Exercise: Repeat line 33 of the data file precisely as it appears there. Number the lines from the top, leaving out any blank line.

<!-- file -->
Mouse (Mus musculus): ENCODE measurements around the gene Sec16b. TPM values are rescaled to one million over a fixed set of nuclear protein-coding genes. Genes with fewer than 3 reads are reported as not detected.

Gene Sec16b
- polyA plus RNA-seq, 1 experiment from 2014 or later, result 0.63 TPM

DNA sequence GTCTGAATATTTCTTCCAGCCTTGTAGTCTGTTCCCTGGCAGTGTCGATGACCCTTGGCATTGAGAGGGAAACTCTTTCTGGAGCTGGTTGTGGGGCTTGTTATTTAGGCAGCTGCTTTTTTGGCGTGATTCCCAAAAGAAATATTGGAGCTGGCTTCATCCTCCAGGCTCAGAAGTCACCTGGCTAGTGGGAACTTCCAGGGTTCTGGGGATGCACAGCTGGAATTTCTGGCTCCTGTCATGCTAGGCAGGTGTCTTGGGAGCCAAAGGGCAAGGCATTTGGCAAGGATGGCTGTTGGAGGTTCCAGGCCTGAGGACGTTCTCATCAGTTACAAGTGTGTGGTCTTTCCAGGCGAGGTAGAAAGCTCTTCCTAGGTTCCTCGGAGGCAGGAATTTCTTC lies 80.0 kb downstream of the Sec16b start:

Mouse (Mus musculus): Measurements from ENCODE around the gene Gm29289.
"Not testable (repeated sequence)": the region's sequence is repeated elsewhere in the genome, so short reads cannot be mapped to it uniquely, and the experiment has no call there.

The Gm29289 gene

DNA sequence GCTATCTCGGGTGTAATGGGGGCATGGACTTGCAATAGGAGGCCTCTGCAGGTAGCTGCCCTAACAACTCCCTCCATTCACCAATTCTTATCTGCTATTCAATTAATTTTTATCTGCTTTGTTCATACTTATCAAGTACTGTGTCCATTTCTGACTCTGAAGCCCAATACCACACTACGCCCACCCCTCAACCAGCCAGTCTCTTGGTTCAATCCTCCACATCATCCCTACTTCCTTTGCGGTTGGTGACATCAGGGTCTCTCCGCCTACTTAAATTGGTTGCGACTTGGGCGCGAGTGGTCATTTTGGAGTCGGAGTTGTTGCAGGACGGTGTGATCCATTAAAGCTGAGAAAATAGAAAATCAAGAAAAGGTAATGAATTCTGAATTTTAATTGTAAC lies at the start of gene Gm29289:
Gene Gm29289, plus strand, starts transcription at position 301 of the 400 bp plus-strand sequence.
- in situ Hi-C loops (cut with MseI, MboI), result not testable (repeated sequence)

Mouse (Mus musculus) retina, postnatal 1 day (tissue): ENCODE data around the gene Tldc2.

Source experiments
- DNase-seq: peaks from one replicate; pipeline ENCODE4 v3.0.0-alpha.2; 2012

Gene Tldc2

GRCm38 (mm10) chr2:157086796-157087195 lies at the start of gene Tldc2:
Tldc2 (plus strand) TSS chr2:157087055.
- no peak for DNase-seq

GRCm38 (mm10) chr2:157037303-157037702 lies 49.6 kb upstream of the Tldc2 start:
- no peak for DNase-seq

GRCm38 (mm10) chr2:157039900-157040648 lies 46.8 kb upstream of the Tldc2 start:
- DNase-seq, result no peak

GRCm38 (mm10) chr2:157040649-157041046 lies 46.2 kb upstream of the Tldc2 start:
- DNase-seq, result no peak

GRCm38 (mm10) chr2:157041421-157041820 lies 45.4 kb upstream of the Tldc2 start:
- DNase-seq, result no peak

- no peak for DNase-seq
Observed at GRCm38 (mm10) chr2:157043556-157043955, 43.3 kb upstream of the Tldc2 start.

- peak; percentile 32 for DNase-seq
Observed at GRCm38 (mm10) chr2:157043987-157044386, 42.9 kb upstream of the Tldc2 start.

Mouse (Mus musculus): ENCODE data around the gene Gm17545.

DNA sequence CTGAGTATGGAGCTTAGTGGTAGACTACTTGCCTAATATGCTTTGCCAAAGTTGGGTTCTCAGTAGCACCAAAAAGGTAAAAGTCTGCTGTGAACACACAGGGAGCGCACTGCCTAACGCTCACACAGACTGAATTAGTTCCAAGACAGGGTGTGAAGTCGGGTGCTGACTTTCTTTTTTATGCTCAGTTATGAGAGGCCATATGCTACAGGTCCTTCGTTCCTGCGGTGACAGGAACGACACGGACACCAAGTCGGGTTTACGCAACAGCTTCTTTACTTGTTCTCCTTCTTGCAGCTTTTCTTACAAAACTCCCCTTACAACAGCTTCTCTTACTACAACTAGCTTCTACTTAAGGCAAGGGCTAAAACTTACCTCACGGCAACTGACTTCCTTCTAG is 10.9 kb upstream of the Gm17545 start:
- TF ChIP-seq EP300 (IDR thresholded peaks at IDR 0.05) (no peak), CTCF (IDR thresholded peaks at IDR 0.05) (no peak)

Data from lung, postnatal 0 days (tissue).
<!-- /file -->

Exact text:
Data from lung, postnatal 0 days (tissue).